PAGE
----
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Ministry for Social Justice and the Earth steps into October

If you are not a follower of popular culture, the Met Gala is an annual fundraising extravaganza for the benefit of the Metropolitan Museum of Art's Costume Institute in New York City. It is considered by most to be the principal social event in New York, with A-list celebrities arriving on the red carpet in outlandish fashions based on an annual theme. So, by now you are scratching your head wondering, “What this has to do with social justice and the environment?”

Well, this year, U.S. Rep. Alexandria Ocasio-Cortez arrived wearing a white custom Brother Vellies ivory wool jacket dress with an organza flounce. Splashed in large red graffiti-like letters across the back was the message, “Tax the Rich”. AOC drew condemnation from some, especially the right-wing media, and kudos from others. What seems to be lost in the whole affair was the message she was conveying.

Tax policy in the United States at all levels is skewed toward the extremely wealthy. In various ways, the federal income tax favors those who derive income from the wealth they already have while wages and salaries are taxed at higher rates. ProPublica did an expose on the taxes paid by the wealthiest Americans, and found that, during the period 2014-2018, Warren Buffet paid an effective rate of 0.1% FIT while Jeff Bezos of Amazon only paid a rate of 0.98%, based on wealth growth. Furthermore, typical folks would have to pay $160 in taxes to achieve a $100 growth in wealth. See

The least affluent working Americans, it turns out, pay much more in taxes when state and local taxes are added in. Renters pay property taxes indirectly, along with sales taxes, automobile licenses, and other taxes not adjusted for income. Payroll taxes (FICA) are also withheld from the first dollar earned, so factoring in state, local, and payroll taxes, we get a regressive tax system in which the poor pay proportionately more than the rich. And these are disproportionately people of color, although this includes many others, and the middle classes do not do much better.

It is impossible to even scratch the surface in a few paragraphs here, but as we look at inequality, tax reform must be a big part of the solution. So, applause, AOC!

For further reading on proposals for fairer taxation of the very wealthy, click

Join the People's EcoChallenge

From October 6-27, the MSJE encourages you to join the People's EcoChallenge to learn something, take on new actions, and have fun. We have formed a team (Unitarian-Universalists of the Brazos Valley) and we are already earning points just by joining our team and picking what daily actions and one-time action you would like to do. Here is the link: Remember to join our team. The more the merrier it will be.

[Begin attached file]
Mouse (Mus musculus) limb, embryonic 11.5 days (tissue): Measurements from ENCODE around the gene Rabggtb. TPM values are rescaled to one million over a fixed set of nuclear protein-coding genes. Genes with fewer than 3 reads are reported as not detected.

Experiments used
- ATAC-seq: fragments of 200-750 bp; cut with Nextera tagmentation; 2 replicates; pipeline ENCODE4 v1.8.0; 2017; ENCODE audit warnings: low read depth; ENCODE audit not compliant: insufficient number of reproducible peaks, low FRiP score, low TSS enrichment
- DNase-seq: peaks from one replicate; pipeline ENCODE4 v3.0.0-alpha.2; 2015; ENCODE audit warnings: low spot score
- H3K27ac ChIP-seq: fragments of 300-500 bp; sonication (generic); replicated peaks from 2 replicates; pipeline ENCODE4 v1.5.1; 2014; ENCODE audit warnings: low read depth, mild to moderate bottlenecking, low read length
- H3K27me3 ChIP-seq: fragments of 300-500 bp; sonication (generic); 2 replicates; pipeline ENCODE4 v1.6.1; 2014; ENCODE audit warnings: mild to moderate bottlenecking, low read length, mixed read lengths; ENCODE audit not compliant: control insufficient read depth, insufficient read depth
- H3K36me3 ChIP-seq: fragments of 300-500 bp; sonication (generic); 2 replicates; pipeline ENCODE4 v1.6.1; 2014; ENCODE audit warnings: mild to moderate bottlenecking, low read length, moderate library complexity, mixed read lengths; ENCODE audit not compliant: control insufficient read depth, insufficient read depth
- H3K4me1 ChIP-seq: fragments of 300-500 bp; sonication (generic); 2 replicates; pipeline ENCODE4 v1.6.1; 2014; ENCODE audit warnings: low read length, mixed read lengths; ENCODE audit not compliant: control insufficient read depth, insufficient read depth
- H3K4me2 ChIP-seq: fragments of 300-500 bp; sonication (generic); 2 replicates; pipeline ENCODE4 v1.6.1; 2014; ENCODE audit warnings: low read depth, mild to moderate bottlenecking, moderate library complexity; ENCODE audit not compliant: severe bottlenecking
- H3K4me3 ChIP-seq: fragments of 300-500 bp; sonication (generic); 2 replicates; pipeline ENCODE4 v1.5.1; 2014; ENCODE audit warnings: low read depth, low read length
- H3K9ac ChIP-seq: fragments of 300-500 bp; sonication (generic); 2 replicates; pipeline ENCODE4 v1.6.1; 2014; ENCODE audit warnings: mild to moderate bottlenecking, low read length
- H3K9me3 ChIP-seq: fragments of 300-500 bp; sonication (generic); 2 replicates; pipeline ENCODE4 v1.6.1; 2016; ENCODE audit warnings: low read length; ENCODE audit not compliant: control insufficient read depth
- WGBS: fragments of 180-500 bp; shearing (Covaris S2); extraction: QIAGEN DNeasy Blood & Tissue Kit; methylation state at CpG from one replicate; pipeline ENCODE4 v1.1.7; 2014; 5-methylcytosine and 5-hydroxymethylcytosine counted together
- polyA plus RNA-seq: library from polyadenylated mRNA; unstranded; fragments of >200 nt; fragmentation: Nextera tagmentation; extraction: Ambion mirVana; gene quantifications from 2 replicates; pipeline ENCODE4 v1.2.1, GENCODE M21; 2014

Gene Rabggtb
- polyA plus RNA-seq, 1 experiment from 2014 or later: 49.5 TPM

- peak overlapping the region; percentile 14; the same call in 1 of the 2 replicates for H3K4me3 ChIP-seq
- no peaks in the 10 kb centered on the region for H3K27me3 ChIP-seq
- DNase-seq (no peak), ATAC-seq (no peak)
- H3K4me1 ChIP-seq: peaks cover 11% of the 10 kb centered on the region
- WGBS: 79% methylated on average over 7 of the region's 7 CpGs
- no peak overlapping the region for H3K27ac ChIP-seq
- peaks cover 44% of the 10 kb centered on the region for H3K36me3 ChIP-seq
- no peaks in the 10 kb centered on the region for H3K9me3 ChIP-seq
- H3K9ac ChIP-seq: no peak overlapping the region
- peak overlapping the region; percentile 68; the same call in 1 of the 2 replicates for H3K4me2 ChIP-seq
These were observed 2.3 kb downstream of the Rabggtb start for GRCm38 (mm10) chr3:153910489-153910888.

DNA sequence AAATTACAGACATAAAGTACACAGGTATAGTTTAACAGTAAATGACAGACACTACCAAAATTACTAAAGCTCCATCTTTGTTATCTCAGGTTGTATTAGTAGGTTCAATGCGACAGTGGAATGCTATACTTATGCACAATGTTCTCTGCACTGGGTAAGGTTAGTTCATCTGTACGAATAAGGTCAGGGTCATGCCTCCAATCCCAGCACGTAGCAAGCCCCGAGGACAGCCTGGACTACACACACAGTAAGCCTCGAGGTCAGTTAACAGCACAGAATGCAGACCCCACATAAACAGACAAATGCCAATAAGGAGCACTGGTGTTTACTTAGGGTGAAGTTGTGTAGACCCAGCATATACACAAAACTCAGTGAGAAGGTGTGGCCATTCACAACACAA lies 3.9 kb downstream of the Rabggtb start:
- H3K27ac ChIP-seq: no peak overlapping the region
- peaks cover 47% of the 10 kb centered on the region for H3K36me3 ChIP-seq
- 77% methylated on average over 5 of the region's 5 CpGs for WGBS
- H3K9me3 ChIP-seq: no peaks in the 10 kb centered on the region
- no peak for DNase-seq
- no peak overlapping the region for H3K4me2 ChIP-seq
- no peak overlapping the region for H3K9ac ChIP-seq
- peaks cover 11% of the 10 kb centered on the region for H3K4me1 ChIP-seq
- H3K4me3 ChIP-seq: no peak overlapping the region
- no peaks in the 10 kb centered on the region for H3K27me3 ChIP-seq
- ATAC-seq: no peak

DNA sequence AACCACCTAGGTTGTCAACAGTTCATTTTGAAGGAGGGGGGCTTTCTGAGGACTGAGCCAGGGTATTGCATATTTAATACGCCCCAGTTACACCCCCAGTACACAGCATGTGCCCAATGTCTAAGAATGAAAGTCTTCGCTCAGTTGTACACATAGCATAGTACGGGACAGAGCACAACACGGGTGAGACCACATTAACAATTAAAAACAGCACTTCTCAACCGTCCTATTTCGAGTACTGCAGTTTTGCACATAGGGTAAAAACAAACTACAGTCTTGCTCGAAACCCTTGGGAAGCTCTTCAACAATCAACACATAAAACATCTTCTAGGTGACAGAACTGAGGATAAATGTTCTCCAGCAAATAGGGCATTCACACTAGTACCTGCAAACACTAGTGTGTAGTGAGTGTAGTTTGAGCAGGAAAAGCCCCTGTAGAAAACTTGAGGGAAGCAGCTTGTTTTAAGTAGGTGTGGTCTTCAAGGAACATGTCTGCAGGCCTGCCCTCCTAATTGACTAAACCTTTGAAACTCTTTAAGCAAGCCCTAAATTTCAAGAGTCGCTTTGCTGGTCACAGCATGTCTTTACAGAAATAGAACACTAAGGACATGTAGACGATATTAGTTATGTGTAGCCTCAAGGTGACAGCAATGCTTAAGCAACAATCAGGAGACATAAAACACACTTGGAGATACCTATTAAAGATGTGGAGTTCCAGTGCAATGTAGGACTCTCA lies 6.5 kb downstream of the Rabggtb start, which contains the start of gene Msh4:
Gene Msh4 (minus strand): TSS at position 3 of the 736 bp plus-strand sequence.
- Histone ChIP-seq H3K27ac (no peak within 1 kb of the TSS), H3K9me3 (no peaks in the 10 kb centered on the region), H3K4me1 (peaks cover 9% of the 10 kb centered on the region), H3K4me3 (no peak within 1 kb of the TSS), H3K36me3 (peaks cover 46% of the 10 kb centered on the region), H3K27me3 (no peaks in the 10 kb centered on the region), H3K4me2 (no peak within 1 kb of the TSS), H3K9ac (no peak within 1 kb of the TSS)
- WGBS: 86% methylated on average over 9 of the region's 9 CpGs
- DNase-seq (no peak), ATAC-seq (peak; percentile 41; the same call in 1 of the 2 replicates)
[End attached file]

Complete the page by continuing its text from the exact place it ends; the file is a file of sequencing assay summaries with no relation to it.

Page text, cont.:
CROP Hunger Walk is November 7th

Now is the time to start planning for the annual CROP Hunger Walk to be held Sunday afternoon, gathering at 2:30 PM, November 7th, at Veterans Memorial Park in College Station. Please note that the date has been changed from November 14th to the 7th! Participants can join Team Brazos UU’s at the CROP Walk at the website: You then invite friends and family to donate through the website or social media. If you are unable to participate, you can sponsor one of our participants at that website.

This is a favorite outdoor event that is family friendly (a lot of youth participate) and dog friendly (on a leash, of course). The route is also wheelchair and stroller accessible. Please wear your Side with Love T-Shirt if you have one to show team UU solidarity.

UUSC is our Split-the-Plate Recipient for this Quarter

From October through December, half of our plate donations will be going to the Unitarian Universalist Service Committee. The UUSC funds projects nationally and internationally, partnering with organizations that best uphold our UU principles. With a particular focus on disaster justice, UUSC has a strong presence in Haiti, which recently experienced political upheaval, a major earthquake, and now a migration crisis along the Texas border. According to UUSC:

“As with any human-made or natural disaster, we recognize that response and recovery efforts—while vital to helping the nation rebuild—will inevitably expose inequities that impact certain populations that are already experiencing injustice. Women, children, people living with disabilities, LGBTQ+ people, the houseless, and indigent people—communities already dealing with myriad forms of oppression—will undoubtedly experience a lack of access to vital resources and services in the coming days, weeks, and months. As we do with any ecological disaster, we will first listen to understand the impacts on the ground—both in the short and long terms.”

In the past, Brazos UU’s have been generous in our support for the UUSC. We were even a Banner Congregation with more than 25% of our members also members of UUSC. Remember, you can donate to the plate collection at our website. For more information, click

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